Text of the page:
(Reuters) – Kingdom Trust, a company that stores digital currency for investors, has secured insurance coverage through Lloyd’s of London SOLYD.UL to protect against theft and destruction of those assets, the company said on Tuesday.
FILE PHOTO: Representations of the Ripple, Bitcoin, Etherum and Litecoin virtual currencies are seen on a PC motherboard in this illustration picture, February 13, 2018. REUTERS/Dado Ruvic/Illustration/File Photo
The move by Kingdom Trust, which has $12 billion in assets, is the latest example of a once-reticent insurance industry stepping up to offer protection to companies that store cryptocurrency, a volatile and loosely regulated, but rapidly growing business.
Kingdom Trust, which has offices in Kentucky and is regulated as a trust company by South Dakota, has been looking for insurance since it launched in 2010 but more actively pursued coverage during the past year, said Chief Executive Officer Matt Jennings.
“From the very beginning we saw insurance as a key factor to bring institutional investors into the marketplace,” Jennings said in an interview.
A spokesman for Lloyd’s, the world’s largest insurance marketplace, declined to comment.
The move comes as the nascent cryptocurrency industry looks to attract more mainstream investors, the majority of which have steered clear so far because of concerns about lack of traditional safeguards. Large custodian banks do not yet handle crypto assets, and brand-name auditors are seldom disclosed as being involved with companies in the space.
Kingdom Trust says it is qualified under U.S. financial regulations to hold assets on behalf of investment advisers, securities brokers, and retirement plans, according to its website.
Some insurance companies have been reticent to publicly disclose that they are covering digital currency businesses, an industry in which investors have lost billions from dozens of cryptocurrency hacks, technical errors and fraud. Many hacked exchanges later shuttered.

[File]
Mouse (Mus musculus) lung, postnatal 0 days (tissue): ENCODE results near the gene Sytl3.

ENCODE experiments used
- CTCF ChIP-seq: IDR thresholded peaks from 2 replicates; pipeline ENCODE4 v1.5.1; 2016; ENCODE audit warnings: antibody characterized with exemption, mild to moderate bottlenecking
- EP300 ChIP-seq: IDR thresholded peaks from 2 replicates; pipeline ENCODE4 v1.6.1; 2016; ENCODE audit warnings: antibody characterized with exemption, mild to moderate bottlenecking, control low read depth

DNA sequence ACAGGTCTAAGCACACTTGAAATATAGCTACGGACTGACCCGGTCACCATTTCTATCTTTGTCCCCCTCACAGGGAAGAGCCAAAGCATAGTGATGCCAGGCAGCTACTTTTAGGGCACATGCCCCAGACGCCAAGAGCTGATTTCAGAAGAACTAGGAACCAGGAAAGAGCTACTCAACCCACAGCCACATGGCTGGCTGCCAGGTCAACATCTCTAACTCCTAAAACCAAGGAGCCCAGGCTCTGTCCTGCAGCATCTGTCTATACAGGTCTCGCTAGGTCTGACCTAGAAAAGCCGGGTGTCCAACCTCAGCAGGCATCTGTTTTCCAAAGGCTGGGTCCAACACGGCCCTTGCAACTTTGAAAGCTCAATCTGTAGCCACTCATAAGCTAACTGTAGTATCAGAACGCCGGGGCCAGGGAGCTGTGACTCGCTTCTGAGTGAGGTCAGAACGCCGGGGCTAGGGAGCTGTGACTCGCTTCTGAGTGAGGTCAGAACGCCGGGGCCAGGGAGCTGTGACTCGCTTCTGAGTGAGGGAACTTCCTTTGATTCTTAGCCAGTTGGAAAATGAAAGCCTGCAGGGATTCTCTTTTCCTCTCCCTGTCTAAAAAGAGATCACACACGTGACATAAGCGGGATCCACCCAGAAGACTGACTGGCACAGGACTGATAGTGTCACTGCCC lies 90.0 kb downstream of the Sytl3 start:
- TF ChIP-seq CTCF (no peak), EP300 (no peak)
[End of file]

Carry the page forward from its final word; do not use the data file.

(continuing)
The young cryptocurrency industry also lacks troves of data that insurers usually rely on in designing and pricing coverage.
Jennings declined to comment on the identity of the insurer that underwrote Kingdom Trust’s coverage through the Lloyd’s marketplace or the policy’s cost and specific terms.
But Kingdom Trust received a “drastic discount” because of its technology, a type of “cold storage,” in which digital coins are stored offline, Jennings said.
Most insurers in the cryptocurrency market avoid coverage for coins kept online, or in “hot storage,” because of high risk of hacking and will only cover offline “cold storage,” which is also generally preferred by cryptocurrency companies. (Graphic:tmsnrt.rs/2DNRkFu)
Kingdom Trust provides storage services for over 30 digital assets, including Bitcoin, Ethereum, Litecoin, Ripple and ZCash, the company said.
Reporting by Suzanne Barlyn and Anna Irrera; Editing by Chizu Nomiyama